The fourth feast of Israel is the Feast of Wave Loaves, the Feast of Weeks, or the Feast of Pentecost. As I have already said, it is totally unique from the other feasts. Basically, the only thing it has in common with the others is that the Jews were instructed by God to celebrate it when they arrived in the "Promised Land" (Lev. 23:15-22). The first three feasts, celebrated in Israel's first month, represent Christ's First Advent, and the last three, celebrated in Israel's seventh month, picture His Second Advent which is yet to occur. The fourth feast stands by itself in the six month gap between the two "clusters."
Christians recognize that Christ came in the flesh two thousand years ago, and we know He intends to return to take His rightful place as King of kings and Lord of lords, but why do the Jews not understand? There are two reasons. The first is that Christ's coming twice, once as the Passover Lamb (1 Cor. 5:7), and the second time as the Lion of the tribe of Judah (Rev. 5:5), is still a mystery to the Jews (Mk. 4:11; Rom. 16:25; 1 Cor. 2:7; etc.). Perhaps the clearest and most concise statement regarding the gap between Christ's two appearances is Ephesians 5:32 which says, "This is a great mystery: but I speak concerning Christ and the church."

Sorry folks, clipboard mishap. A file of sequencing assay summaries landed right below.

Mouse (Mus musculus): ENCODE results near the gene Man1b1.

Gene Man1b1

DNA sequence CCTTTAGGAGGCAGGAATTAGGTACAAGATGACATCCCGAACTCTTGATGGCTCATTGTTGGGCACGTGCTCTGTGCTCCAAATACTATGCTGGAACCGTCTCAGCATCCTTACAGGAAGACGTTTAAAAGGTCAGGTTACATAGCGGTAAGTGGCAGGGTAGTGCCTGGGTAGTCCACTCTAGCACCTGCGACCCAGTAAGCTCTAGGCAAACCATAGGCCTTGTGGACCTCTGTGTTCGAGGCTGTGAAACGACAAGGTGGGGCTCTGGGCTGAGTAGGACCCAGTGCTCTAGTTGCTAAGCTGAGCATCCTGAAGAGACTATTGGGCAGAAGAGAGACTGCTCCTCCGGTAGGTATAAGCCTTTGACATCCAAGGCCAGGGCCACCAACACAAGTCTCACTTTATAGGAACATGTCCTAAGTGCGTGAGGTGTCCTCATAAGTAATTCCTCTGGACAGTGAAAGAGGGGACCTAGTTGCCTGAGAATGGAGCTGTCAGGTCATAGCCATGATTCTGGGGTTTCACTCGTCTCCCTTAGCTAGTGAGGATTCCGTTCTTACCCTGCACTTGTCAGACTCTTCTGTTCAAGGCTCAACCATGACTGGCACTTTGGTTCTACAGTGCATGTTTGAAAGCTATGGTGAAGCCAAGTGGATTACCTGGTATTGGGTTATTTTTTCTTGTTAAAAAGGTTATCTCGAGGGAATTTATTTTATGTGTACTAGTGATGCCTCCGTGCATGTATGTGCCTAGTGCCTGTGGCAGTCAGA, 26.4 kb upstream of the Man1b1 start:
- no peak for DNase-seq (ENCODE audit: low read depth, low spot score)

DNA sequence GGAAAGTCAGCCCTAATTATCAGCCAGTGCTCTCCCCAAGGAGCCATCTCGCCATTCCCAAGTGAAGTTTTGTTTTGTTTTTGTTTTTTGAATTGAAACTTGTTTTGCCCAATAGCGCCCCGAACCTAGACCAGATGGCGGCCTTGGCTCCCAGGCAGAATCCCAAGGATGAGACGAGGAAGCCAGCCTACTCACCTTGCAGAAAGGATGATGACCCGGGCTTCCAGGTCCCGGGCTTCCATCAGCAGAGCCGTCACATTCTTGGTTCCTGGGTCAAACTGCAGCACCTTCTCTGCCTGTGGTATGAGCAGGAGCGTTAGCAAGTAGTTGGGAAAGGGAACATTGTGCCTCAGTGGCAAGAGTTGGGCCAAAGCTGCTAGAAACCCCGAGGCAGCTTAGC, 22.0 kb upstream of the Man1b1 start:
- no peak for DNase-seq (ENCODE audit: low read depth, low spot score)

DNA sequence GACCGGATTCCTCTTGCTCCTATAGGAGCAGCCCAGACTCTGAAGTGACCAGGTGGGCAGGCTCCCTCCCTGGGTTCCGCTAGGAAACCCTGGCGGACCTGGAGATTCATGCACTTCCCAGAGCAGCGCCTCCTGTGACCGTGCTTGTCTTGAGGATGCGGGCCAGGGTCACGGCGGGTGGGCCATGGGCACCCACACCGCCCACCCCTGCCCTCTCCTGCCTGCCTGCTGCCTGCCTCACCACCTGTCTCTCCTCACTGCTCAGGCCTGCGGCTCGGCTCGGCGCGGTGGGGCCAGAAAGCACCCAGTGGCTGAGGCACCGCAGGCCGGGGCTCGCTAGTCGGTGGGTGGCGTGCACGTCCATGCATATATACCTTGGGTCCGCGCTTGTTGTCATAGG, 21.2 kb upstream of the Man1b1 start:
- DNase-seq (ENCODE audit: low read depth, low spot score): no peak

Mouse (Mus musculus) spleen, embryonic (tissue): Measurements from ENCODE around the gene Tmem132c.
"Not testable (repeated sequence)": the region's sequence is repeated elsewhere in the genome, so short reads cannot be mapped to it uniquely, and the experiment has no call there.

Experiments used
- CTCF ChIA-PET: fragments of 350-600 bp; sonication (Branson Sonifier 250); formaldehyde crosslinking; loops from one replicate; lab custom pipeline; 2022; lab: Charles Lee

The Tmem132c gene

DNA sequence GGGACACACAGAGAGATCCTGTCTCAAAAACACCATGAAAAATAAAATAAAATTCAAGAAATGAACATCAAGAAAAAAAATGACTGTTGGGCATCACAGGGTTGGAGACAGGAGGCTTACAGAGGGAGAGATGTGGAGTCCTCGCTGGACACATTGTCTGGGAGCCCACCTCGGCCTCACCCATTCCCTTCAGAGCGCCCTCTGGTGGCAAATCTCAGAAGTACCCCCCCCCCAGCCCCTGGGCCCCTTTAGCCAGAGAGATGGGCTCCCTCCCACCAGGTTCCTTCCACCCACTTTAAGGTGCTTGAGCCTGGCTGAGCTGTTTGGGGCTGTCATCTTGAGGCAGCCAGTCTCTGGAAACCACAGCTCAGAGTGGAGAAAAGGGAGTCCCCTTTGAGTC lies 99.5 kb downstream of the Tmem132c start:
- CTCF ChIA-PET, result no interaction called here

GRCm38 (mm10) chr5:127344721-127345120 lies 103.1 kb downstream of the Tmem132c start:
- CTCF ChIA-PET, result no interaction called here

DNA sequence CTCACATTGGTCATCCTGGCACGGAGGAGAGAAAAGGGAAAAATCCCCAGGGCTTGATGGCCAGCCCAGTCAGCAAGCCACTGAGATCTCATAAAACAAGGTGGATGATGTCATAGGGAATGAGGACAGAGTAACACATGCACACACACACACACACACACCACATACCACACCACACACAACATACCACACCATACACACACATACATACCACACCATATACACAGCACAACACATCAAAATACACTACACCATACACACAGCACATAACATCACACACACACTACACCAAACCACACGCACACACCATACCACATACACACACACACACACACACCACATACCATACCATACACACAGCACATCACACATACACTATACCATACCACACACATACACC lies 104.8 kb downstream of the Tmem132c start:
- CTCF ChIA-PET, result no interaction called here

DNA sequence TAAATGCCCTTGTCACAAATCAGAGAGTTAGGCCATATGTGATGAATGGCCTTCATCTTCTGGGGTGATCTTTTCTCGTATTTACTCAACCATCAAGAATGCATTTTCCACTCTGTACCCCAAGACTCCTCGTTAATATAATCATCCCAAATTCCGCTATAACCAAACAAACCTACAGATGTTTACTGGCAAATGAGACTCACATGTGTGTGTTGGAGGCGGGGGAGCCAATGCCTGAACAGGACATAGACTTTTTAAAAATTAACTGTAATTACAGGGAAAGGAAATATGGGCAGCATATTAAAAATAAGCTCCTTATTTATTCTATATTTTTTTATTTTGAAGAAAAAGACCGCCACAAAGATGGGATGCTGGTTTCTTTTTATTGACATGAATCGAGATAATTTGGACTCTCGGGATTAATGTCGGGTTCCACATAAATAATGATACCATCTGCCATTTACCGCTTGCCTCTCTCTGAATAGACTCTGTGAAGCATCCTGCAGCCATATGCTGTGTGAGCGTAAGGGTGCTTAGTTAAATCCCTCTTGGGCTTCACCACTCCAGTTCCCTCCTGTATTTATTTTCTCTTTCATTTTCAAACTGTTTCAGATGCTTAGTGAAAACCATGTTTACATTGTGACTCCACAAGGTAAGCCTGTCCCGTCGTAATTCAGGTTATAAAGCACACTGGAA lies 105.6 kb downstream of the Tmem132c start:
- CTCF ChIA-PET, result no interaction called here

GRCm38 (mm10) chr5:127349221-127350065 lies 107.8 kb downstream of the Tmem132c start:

The second reason is related to the first, in that it is also said to be a mystery. God has hidden the truth from Israel for a season. Romans 11:25 says, "For I would not, brethren, that ye should be ignorant of this mystery, lest ye should be wise in your own conceits; that blindness in part is happened to Israel, until the fulness of the Gentiles be come in." The gap between Christ's two appearances is focused upon the Gentiles, as is known as the Church Age, the period of time between Acts 2:1 and Revelation 4:1.
The word, "Church," comes from the Greek word ἐκκλησία (ekklēsia), which means, "a gathering of citizens called out to some public place, an assembly." Christians are called out of the lost world to be God's "peculiar people" (Titus 2:14; 1 Pet. 2:9). The Church is also known as the Body of Christ (1 Cor. 12:27), and Christ, although He is not physically present, is the Head of the Body of Christ (Col. 1:18).
The Feast of Wave Loaves is celebrated by the priest waving two loaves of leavened bread before the Lord. As I said before, leaven represents sin and corruption. Because there are two loaves, and because this particular feast pictures the Church Age, most theologians believe the two loaves represent the Church which is made up of Jews and Gentiles. The leaven is present because members of the Church still sin (Rom. 7; 1 Jn. 1). Christians are counted as righteous in the eyes of God because we have believed in His free gift of salvation through Jesus Christ (Eph. 2:8-9; Gal. 3:6; Jam. 2:23).
Tomorrow, a summary, Lord willing.